'I think that we owe it to these animals. They have lived their [lives] giving people joy and happiness and companionship, and we owe it to them to finish it out strong.'
A 19-year-old canine is living out her golden years surrounded by love and joy thanks to her two new best friends in Dallas, Texas. Annie, a black Labrador retriever mix, has found unconditional love under the care of roommates Lauren Siler and Lisa Flores, her current fosters. The best friends already had their hands full with another 18-year-old foster dog named Tippy, Flores' own dog Jax and Siler's two cats, Jenny and Moira, when Annie came into their lives. "I was actually in Anchorage, Alaska, getting ready to board a flight back to [Dallas] and I saw her picture posted, that somebody posted that she was at the shelter, and they were asking for rescue support," Siler recalled while speaking to Good Morning America.
"When I landed back in Dallas, I showed Lisa Annie's picture and she was like, 'We have to get her,'" Siler added. "When Lauren showed me the picture, I obviously fell in love with Annie's face, and just was also saddened by the thought of her being in the shelter at that age," Flores said. "I was excited to have an opportunity to also kind of work alongside her and help foster Annie. It just was an experience that we were ready to take on." Since coming into Siler and Flores' home in late June, Annie has become the new star of Siler's @dallasanimalfoster Instagram page.
She also has her own special bucket list that her new fosters are helping complete in order to fill the remainder of her time with memorable experiences. So far, Annie has celebrated Christmas in July, been showered with Valentine's Day cards, taken on a hamburger tour, posed for a professional photo shoot, and more. "We're gonna get them cute little chef outfits and let them make some homemade dog treats," Siler said, talking about what's next on Annie's bucket list marathon. "And then I think that we're gonna try to do a chicken nugget tour, similar to the hamburger tour."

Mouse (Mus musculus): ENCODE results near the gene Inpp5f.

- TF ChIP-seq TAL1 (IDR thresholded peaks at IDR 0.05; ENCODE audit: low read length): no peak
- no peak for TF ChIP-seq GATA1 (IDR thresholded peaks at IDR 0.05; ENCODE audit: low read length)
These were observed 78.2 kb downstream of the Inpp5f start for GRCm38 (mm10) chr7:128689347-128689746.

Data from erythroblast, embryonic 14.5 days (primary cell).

By sharing Annie's story with the world, Siler and Flores hope to inspire others to help other animals, especially senior animals in need. "We hope it inspires others to foster or adopt," Siler said. "My saying through this whole process has been if you can't adopt, then foster, if you can't foster, then donate, if you can't donate, then volunteer because there are so many ways that you can get involved with animal rescue and it doesn't have to mean taking an animal into your home forever. I think that we owe it to these animals. They have lived their [lives] giving people joy and happiness and companionship, and we owe it to them to finish it out strong."
Siler and Flores are able to foster Annie and give her the best life possible thanks to the financial support of The Pawerful Rescue of Royse City, Texas, which took on the canine and her case after she had been surrendered to Dallas Animal Services, a municipal animal shelter. "A lot of people don't know the difference between shelters and rescues," said The Pawerful Rescue co-founder Stephanie Rowe. "Rescues typically tend to be nonprofit. We work off of donations and we either help the community or we pull dogs from the shelter. There are a lot of Annies out there. Fostering doesn't cost the foster a dime. A good rescue will provide all the supplies you need, will take care of all medical expenses. A lot of senior dogs are on medication or need bloodwork regularly and people don't want to take on that responsibility financially. So... a responsible rescue will take care of all the financial aspects of that dog."
"We want to make sure that that dog is covered because we're advocates for them," chimed in co-founder Duke Hemstreet. "So we have contracts in place and things to make sure that that dog is squared away and saved for the rest of their life and they never end up back in a shelter."